Participating library types and locations
Interlibrary loan is not exclusive to any one type of library. All libraries can participate as long as they conform to the established codes. Traditionally, however, school libraries have been much less active in requesting interlibrary loans than other types of libraries. In Manitoba, teachers can borrow directly from the Instructional Resources Unit of the Department of Education, Citizenship and Youth which eliminates the need for many interlibrary loan requests.

ILL is an international service. It is not restricted to any one country. Normally, a library will request materials from within its own country’s borders before going abroad. In Manitoba, Public Library Services provides interlibrary loan back-up to all public libraries outside of Winnipeg. If a local library cannot find an item itself, it can forward the request to PLS which will use its resources to find locations. When local and provincial resources have been exhausted requests for specific items can be forwarded to the National Library of Canada. The National Library will lend items, or provide photocopies of articles if they are in its collection. If they do not have a copy they will supply locations for those libraries that do. For more detailed information on the role of the National Library in ILL check out its ILL policy at

Libraries are free to request loans from other libraries anywhere in the world as appropriate. Some libraries may not loan directly, but require you to go through a central agency. It is usually best to try and find an item locally first and then branch out further afield if it cannot be found. Borrowing from other countries may require currency conversion or the use of special coupons or vouchers to cover fees. Guidelines governing international lending can be found on the International Federation of Library Associations and Institutions (IFLA) Web page at

Document delivery
If instead of requesting items from another library, particularly in the case of periodical articles, a library chooses to purchase a copy from a document supplier, different procedures will be followed. Oftentimes speed is a factor in choosing a commercial document service over a library.

The Canada Institute for Scientific and Technical Information (CISTI) provides a fee-based document delivery system for articles in science, technology and medicine. It guarantees delivery of “urgent service documents” within two hours by fax or Ariel for an additional surcharge. Cinahl, a nursing database, offers access to most of the items it indexes for a fee with selected files available for immediate downloading. Ingenta is a major supplier of documents in all subject fields. It has a database which can be searched for free. Articles found in the database can be ordered immediately usually at a cost of less than $25.00 U.S. Information on other document delivery services is available on the Internet Library for Librarians at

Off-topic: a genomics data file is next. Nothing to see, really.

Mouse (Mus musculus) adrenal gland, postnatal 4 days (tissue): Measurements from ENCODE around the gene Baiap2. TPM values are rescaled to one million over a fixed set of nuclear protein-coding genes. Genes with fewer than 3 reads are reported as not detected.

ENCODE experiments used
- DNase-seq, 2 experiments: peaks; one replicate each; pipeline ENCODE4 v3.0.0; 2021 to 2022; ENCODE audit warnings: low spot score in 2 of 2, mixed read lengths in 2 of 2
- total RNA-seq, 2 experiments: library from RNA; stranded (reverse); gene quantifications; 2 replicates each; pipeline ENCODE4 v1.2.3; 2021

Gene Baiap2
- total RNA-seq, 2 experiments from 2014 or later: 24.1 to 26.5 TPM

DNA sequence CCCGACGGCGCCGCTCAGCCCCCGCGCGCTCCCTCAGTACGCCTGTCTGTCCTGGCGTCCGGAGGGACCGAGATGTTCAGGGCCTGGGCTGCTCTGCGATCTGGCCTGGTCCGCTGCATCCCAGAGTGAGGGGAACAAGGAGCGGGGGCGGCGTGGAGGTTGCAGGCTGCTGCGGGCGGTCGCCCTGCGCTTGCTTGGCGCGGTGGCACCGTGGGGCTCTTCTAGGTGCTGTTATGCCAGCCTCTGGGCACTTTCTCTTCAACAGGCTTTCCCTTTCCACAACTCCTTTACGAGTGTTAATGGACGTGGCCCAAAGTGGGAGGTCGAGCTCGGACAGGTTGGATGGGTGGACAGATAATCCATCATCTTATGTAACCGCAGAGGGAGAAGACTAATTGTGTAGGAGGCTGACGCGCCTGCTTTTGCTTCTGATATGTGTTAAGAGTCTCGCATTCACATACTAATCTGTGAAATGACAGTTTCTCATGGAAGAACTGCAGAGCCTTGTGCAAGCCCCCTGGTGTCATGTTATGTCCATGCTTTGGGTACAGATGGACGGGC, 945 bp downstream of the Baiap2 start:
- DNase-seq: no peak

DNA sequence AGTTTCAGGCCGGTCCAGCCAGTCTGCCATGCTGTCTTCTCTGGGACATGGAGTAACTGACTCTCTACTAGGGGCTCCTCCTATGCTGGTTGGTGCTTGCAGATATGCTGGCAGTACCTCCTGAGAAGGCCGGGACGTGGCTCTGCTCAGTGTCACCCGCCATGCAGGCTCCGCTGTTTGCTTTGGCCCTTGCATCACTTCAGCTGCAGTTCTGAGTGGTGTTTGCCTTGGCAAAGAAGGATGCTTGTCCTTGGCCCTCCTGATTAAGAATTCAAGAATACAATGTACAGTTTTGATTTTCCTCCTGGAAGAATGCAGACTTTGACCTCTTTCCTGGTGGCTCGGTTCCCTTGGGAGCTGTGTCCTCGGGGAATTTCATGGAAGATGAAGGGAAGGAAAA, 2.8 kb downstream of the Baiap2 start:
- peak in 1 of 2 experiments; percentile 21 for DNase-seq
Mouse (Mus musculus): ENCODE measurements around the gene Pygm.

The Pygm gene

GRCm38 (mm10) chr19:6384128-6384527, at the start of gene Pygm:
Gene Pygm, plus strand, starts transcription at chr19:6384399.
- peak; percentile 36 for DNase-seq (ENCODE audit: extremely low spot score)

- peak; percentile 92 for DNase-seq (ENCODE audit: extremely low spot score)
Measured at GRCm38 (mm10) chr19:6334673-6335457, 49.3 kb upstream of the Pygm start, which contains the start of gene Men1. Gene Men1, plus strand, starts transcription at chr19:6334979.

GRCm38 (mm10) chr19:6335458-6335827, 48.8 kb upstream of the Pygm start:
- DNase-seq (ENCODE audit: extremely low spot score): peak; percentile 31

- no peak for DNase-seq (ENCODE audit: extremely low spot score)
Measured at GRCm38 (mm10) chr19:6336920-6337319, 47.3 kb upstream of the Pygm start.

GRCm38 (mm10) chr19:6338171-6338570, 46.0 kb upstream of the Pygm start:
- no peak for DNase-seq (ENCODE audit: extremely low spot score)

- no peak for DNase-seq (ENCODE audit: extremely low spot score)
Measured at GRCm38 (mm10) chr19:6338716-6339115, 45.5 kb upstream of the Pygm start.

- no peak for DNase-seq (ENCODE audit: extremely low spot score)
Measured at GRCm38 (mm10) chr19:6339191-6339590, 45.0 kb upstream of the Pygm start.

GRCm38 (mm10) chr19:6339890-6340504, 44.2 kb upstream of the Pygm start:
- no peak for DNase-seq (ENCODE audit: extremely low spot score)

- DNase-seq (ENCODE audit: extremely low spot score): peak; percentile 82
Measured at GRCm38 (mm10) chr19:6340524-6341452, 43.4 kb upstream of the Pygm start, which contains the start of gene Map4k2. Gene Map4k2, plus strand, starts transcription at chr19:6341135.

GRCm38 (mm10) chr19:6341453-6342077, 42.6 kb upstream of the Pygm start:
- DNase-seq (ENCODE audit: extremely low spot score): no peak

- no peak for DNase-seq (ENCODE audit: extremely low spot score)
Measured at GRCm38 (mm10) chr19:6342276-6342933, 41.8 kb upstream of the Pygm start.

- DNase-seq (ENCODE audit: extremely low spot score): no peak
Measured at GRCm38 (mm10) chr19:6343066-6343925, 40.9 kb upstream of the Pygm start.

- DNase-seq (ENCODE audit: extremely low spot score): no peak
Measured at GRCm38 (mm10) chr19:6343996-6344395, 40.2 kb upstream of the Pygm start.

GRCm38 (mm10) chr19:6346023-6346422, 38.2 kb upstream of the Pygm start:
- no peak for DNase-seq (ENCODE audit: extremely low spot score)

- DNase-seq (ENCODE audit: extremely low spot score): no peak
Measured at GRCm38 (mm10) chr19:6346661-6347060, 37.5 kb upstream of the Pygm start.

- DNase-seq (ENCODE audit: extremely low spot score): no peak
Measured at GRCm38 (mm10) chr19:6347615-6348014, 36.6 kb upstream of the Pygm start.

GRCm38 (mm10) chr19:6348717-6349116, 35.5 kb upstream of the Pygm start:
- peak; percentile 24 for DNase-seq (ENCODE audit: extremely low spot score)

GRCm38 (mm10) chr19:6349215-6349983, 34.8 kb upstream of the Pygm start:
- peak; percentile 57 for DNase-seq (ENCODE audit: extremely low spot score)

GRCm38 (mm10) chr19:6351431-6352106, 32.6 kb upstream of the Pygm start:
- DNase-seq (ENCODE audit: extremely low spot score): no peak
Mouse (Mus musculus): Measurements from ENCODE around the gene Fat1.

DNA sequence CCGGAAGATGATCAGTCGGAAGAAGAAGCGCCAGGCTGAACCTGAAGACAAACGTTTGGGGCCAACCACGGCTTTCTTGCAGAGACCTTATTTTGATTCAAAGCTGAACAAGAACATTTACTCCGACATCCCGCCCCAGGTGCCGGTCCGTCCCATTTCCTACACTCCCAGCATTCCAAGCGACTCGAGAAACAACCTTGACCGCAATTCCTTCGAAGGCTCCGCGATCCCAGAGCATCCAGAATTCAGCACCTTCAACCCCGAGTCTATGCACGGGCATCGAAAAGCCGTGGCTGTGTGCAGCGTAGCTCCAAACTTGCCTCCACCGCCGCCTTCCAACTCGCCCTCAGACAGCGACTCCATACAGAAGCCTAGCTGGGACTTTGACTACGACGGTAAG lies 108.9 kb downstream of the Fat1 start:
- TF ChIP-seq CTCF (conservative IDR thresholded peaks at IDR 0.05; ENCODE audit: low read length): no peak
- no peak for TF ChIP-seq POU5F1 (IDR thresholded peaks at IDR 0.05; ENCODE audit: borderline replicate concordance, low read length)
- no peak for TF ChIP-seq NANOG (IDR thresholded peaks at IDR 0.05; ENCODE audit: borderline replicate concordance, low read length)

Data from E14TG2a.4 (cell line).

Document delivery is most popular with special librarians which may have a relatively small staff but demanding patrons who need information quickly. Document delivery services may allow patrons to by-pass libraries entirely and order items directly from them as long as payment is guaranteed e.g. by credit card.

Interlibrary loan tools
Numerous finding aids are available to assist in both verifying and locating items. The World Wide Web in particular has been a boon to interlibrary loan. Two types of finding aides are particularly important, union catalogues and union lists.

An example of an online union list for periodicals is the Manitoba Library Association Serials List, which is accessible from

This listing does not include titles held in the University of Manitoba. It also does not provide “holding” information. Even though many listings are badly in need of updating, it is nevertheless of invaluable assistance in identifying serial titles held in a wide variety of Manitoba libraries. The Manitoba Union List of Serials (MULS) is a project sponsored by the Manitoba Library Consortium Inc. and is available only by telnet. It does not include holdings. For further information see